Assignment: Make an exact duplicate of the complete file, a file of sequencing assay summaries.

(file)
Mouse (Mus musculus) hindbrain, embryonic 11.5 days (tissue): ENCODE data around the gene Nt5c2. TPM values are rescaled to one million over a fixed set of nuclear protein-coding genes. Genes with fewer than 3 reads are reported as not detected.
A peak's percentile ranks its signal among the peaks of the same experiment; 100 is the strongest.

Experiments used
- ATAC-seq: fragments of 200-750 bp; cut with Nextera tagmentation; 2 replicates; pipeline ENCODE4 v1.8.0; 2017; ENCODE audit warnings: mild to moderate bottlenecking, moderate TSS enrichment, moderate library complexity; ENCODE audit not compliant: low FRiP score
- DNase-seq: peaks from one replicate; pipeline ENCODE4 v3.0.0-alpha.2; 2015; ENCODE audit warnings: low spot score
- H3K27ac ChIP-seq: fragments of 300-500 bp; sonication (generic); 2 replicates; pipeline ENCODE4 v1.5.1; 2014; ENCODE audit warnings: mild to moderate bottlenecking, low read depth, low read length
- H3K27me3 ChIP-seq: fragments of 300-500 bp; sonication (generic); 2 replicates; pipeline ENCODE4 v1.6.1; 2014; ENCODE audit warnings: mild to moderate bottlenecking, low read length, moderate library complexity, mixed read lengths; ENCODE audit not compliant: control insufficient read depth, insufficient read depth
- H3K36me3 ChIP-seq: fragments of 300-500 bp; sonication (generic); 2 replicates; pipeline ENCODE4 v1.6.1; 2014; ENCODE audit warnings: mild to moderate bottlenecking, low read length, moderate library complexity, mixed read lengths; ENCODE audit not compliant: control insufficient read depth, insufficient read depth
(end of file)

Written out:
Mouse (Mus musculus) hindbrain, embryonic 11.5 days (tissue): ENCODE data around the gene Nt5c2. TPM values are rescaled to one million over a fixed set of nuclear protein-coding genes. Genes with fewer than 3 reads are reported as not detected.
A peak's percentile ranks its signal among the peaks of the same experiment; 100 is the strongest.

Experiments used
- ATAC-seq: fragments of 200-750 bp; cut with Nextera tagmentation; 2 replicates; pipeline ENCODE4 v1.8.0; 2017; ENCODE audit warnings: mild to moderate bottlenecking, moderate TSS enrichment, moderate library complexity; ENCODE audit not compliant: low FRiP score
- DNase-seq: peaks from one replicate; pipeline ENCODE4 v3.0.0-alpha.2; 2015; ENCODE audit warnings: low spot score
- H3K27ac ChIP-seq: fragments of 300-500 bp; sonication (generic); 2 replicates; pipeline ENCODE4 v1.5.1; 2014; ENCODE audit warnings: mild to moderate bottlenecking, low read depth, low read length
- H3K27me3 ChIP-seq: fragments of 300-500 bp; sonication (generic); 2 replicates; pipeline ENCODE4 v1.6.1; 2014; ENCODE audit warnings: mild to moderate bottlenecking, low read length, moderate library complexity, mixed read lengths; ENCODE audit not compliant: control insufficient read depth, insufficient read depth
- H3K36me3 ChIP-seq: fragments of 300-500 bp; sonication (generic); 2 replicates; pipeline ENCODE4 v1.6.1; 2014; ENCODE audit warnings: mild to moderate bottlenecking, low read length, moderate library complexity, mixed read lengths; ENCODE audit not compliant: control insufficient read depth, insufficient read depth